'Küf' gets global recognition, but not so much at home
Ali Aydın’s debut feature ‘Mold’ won the Lion of the Future Award at the Venice Film Festival last summer.The 31-year-old director and writer Ali Aydın’s debut feature “Küf” (Mold) was a source of pride for followers of Turkish cinema last year. The film won the Lion of the Future Award at the Venice Film Festival, the prize given to the best first work, last summer. The Lion would be the first of many awards “Küf” would go on to win here and abroad.
The film was part of a selection by New York’s Museum of Modern Arts (MoMA), screening the works of newcomers across the globe. New Directors/New Films was a collaborative effort by MoMa and the Film Society of Lincoln Center. At around the same time, “Küf” impressed, among others, one of the prominent names of independent cinema, Rob Nilsson, at the Los Angeles Turkish Film Festival, reminding him of Dostoyevsky and Tolstoy.
One month later, the copies of “Küf” traveled to its original source of pride, going on to national release in Italy. While the film was screened in 12 cities, from Rome to Torino and Bari with 15 copies, raving reviews adorned the Italian media. The film is slated also for a release in Greece, where it won the Silver Alexander award at Thessaloniki Film Festival last November.
This picture of global acclaim that was making every Turkish film aficionado proud and happy came to an abrupt sad ending last Friday, when it was finally supposed to be released in theaters in its home country. Those expecting to see this classic-in-the-making last weekend met with a chilling announcement on the film’s official Facebook page: “The release date of ‘Küf,’ that was supposed to be today, is postponed due to problems in finding a theater to screen the film.”
Festival films vs. popcorn entertainment
It’s become a recurring theme for the so-called art movies that are making the rounds in the international festival circuit to find theaters that are willing to screen them to a handful of viwers, as opposed to Hollywood blockbusters and Turkish comedies that are guaranteed to draw crowds to theaters.
Last December, film lovers, festival followers and filmmakers were furious when Emin Alper’s “Tepenin Ardı” (Beyond the Hill), the winner of 16 awards, including the Caligari and Best First Feature Film Special Mention in Berlin International Film Festival, was able to secure only seven movie theaters for its release.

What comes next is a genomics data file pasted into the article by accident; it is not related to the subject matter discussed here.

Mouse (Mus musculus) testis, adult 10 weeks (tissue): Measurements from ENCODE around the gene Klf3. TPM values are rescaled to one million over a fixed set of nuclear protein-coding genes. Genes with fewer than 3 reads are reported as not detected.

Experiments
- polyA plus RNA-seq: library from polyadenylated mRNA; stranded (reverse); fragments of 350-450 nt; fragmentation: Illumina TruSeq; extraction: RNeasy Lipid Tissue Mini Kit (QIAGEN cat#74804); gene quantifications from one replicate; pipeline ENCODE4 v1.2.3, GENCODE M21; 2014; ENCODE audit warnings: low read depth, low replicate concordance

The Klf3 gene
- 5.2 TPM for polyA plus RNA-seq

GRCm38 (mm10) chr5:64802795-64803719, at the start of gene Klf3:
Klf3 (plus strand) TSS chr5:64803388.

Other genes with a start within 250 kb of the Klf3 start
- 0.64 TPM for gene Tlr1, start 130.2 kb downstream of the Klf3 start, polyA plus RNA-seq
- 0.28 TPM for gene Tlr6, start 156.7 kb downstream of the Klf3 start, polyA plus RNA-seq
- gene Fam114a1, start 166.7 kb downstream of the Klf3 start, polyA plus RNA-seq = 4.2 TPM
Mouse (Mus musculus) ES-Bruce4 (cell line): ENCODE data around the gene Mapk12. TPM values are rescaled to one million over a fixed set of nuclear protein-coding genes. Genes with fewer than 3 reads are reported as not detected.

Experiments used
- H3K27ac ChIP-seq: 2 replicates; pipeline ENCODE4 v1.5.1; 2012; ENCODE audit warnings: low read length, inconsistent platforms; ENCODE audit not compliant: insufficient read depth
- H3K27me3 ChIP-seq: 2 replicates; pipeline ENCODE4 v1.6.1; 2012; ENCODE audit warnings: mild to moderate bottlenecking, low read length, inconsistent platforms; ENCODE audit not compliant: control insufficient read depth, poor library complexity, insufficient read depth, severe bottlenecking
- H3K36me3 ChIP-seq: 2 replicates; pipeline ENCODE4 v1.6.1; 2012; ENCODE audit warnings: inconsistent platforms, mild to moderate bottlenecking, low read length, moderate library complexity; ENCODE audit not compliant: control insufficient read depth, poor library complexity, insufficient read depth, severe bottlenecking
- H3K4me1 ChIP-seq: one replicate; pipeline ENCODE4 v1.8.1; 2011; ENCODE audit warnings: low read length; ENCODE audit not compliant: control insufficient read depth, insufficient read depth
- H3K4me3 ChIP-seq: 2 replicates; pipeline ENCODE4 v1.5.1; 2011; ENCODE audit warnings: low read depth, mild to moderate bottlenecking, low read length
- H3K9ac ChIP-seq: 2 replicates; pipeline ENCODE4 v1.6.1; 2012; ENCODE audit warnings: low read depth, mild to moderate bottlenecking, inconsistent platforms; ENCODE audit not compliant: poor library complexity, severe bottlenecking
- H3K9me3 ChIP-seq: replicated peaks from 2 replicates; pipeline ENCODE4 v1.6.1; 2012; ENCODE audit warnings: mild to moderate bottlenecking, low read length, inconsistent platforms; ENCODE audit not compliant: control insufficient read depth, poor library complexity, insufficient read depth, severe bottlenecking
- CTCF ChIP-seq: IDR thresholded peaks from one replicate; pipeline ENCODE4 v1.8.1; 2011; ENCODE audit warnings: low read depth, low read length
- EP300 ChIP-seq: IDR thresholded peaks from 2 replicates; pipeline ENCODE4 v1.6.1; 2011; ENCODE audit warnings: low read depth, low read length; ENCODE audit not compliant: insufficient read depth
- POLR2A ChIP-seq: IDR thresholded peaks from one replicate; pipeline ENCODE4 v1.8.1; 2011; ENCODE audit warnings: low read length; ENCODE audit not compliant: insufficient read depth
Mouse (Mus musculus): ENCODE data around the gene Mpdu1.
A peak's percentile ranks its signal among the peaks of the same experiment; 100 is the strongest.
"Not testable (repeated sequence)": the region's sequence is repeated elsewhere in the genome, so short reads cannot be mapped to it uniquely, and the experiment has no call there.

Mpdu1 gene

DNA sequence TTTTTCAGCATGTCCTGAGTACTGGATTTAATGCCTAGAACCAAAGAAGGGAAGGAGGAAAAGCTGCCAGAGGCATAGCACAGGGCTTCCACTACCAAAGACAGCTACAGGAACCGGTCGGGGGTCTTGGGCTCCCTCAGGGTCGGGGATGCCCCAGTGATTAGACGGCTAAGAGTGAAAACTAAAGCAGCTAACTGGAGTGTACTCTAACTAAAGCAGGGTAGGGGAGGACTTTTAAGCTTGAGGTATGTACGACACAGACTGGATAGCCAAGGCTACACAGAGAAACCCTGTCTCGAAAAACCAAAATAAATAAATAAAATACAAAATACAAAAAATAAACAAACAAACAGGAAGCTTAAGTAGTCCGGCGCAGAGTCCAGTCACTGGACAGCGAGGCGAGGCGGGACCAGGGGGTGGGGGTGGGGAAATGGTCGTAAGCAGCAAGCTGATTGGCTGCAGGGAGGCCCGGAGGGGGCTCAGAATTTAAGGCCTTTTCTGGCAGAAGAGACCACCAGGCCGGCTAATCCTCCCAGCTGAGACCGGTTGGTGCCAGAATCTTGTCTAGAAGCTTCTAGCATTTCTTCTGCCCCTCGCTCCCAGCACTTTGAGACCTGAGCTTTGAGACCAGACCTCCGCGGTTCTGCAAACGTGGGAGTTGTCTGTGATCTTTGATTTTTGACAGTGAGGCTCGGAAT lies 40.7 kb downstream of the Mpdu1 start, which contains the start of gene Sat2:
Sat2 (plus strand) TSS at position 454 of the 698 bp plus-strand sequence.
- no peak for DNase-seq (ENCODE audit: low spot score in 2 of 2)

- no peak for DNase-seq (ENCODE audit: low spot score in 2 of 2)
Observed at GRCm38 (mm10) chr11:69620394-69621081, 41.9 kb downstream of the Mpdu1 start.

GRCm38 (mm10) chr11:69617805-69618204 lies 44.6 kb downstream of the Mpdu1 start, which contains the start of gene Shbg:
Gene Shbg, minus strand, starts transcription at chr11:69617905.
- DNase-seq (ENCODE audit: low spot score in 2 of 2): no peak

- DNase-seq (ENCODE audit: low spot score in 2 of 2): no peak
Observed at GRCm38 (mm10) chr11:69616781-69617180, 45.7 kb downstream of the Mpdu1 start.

In an interview with the daily Hürriyet last March, Aydın had mentioned his awards and the upcoming screenings around the world, ending the interview with a premonition: “The film is slated for release in Greece, France and Italy. However, we are having problems in finding theaters for its release in Turkey. The monopolization in theaters is becoming a serious problem.”
“Küf” is not the easiest film for moviegoers that are accustomed to popcorn entertainment hoping for some distraction for a couple of hours in the air-conditioned movie theaters. It is a deep, and often times painful, study of one of the loneliest characters to come to Turkish cinema. The character is Ercan Kesal’s Basri, a railroad inspector, a job that confines him to even more solitude after having his son “disappear” under custody 18 years ago and becoming a widower soon after.
A touching story of loss
The only sense of purpose Basri has is the peititons he is being sending to the authorities to find his son for the last 18 years. The long sequences and minimal dialogue give the audience a feeling of watching a nature documentary, of a creature that has a painfully slow existence and deep-rooted solitude. The feeling is also of hopelessness, knowing that there is no happy ending in the conventional sense for this creature.
Kesal’s unassuming acting at once drives the audience to an urgent desire to connect with this heartbroken man and to run as far away as possible. The supporting characters, like Basri’s co-worker and the police, and carefully planted details, like the date of a death corresponding to the same date of the fallen journalist Hrant Dink, make watching “Küf” an even more harrowing experience.
One of the last names is on a tombstone is Aydın, same with the director’s, of which he said, “I, especially, put my name on the tombstone. We are all human before our political alliances and choices. However, none of us are protected by the law. We can all disappear under this vicious circle.”
Responding to a question about the choice of the film’s title, “Mold,” Aydın said, “I wanted to tell a specific period in Turkey’s recent history, the 1990s; a decaying, rotten period. The name of the film takes after this decay.” Despite its heavy subject matter, the film refuses to be an angry political drama, and becomes more a touching story of loss. As one audience said after the film’s screening in last year’s Festival on Wheels, “You have made a universal film about this country’s wounds, not focusing on a specific region or a specific problem. Loss is a universal pain.” It might be a loss for the Turkish audience if the film isn’t able to secure a theater in the future.